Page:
By John Pierson
“I died in hell” wrote the English poet Siegfried Sassoon, “they called it Passchendaele.” This summer – July 31st to be exact – marked the 100th anniversary of the beginning of the most ferocious battle of World War I.
My visit to that battlefield and to Ypres in Belgium was for me a journey of understanding and remembrance. While it is wholly possible, even necessary, to underscore the pointlessness of the war, it is just as necessary to remember the enormous sacrifice of those who lost their lives.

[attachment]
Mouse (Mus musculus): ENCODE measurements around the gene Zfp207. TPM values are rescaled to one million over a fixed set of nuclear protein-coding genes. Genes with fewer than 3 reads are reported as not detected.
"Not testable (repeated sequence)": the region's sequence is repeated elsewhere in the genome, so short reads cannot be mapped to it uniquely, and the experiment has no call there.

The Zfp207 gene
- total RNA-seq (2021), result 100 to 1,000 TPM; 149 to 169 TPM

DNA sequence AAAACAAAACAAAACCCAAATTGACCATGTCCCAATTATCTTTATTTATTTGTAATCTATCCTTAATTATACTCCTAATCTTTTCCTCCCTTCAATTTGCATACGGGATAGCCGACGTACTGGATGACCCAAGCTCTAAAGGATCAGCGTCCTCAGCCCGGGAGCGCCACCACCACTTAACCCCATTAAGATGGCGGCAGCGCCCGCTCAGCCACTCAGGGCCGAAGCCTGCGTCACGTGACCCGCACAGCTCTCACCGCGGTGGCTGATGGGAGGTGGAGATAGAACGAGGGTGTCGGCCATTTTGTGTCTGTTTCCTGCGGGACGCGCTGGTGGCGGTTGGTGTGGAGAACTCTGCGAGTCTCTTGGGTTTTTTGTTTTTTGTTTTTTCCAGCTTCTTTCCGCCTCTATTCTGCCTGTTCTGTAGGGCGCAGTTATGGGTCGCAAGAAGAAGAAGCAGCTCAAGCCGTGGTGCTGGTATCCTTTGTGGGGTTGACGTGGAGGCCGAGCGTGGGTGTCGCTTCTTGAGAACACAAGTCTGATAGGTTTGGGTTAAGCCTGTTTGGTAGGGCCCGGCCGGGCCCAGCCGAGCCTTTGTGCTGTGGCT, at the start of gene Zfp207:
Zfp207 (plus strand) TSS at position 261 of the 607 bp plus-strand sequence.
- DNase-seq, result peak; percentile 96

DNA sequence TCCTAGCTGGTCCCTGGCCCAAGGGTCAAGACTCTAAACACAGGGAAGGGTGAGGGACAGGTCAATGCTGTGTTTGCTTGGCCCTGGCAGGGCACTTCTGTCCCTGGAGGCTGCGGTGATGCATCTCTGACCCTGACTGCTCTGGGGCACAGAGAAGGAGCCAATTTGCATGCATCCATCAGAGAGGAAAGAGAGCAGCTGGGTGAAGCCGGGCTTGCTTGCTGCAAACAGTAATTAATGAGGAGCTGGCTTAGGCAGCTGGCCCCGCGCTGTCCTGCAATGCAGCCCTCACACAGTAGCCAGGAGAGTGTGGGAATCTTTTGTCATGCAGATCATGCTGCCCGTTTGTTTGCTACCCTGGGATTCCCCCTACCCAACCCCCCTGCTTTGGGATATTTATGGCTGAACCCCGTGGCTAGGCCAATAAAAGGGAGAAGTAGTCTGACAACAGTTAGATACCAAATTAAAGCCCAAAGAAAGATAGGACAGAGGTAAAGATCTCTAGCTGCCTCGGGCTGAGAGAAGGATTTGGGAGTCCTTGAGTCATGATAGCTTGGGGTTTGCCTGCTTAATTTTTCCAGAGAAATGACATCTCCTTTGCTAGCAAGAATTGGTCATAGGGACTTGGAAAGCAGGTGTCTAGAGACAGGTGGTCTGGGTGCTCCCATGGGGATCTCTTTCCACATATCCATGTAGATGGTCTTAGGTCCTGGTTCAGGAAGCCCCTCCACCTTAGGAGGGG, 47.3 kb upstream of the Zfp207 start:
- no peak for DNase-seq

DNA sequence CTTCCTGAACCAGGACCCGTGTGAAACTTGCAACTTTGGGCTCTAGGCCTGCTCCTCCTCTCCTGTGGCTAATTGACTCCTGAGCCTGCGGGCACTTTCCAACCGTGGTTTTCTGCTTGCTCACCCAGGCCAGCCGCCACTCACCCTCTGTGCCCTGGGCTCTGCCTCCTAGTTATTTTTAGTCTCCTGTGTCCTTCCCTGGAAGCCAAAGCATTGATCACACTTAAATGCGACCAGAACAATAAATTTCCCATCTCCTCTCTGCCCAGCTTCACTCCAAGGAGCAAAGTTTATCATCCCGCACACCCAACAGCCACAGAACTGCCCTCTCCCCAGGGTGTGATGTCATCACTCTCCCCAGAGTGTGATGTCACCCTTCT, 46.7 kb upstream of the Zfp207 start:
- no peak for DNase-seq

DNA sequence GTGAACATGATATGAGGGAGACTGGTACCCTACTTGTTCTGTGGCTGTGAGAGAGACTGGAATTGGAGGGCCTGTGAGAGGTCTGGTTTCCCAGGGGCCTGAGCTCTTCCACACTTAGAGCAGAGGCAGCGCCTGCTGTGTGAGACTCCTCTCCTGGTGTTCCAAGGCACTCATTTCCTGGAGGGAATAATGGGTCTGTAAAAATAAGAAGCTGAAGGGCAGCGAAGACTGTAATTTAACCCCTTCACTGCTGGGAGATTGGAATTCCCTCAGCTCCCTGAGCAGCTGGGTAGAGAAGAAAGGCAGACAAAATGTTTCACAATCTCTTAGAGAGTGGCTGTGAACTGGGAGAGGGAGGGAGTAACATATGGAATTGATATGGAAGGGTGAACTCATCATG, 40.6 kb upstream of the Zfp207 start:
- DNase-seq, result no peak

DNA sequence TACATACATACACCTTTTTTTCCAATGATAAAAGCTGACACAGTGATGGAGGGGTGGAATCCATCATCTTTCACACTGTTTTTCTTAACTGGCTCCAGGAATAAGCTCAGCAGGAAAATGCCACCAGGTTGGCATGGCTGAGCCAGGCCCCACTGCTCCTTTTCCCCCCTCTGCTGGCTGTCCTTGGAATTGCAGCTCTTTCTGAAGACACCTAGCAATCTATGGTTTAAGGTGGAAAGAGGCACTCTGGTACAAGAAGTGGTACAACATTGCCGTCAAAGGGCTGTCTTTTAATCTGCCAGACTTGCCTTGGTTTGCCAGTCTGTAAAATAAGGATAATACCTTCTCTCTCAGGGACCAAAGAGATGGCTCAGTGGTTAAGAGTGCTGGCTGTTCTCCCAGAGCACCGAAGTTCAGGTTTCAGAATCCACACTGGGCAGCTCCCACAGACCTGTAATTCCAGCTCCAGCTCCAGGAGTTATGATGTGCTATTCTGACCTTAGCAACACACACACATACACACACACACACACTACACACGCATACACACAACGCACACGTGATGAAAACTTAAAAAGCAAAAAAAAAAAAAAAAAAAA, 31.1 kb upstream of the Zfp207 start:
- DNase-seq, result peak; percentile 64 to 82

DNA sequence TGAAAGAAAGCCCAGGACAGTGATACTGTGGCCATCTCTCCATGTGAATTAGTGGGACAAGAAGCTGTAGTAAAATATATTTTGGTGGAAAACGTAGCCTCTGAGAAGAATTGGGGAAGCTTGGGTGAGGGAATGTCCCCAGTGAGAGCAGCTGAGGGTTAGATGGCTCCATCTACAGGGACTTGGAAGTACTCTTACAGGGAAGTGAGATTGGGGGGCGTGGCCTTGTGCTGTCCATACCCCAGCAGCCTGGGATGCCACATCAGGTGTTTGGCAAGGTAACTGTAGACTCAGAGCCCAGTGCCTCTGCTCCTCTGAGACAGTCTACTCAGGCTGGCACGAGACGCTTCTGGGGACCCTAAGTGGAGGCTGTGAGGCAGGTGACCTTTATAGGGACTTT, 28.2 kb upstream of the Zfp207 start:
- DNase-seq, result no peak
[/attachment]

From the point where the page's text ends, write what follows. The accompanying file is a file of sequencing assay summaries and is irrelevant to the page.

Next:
Every evening at the Menin Gate Memorial in Ypres, there is a ceremony remembering the more than 54,000 British and Commonwealth soldiers who died on the battlefield of Paschendaele and the Ypres salient but who remained missing. Sassoon never liked the memorial, calling it a “sepulcher of crime.”
But this summer, while historians continue to argue over who was to blame and who was responsible, I was moved by the gentle rolling hills of Flanders, over which armies once fought so violently, and by the quiet cemeteries at Zonnebeke and Tyn Cot — testimony to what nationalism can unleash and the sacrifice of soldiers who fought.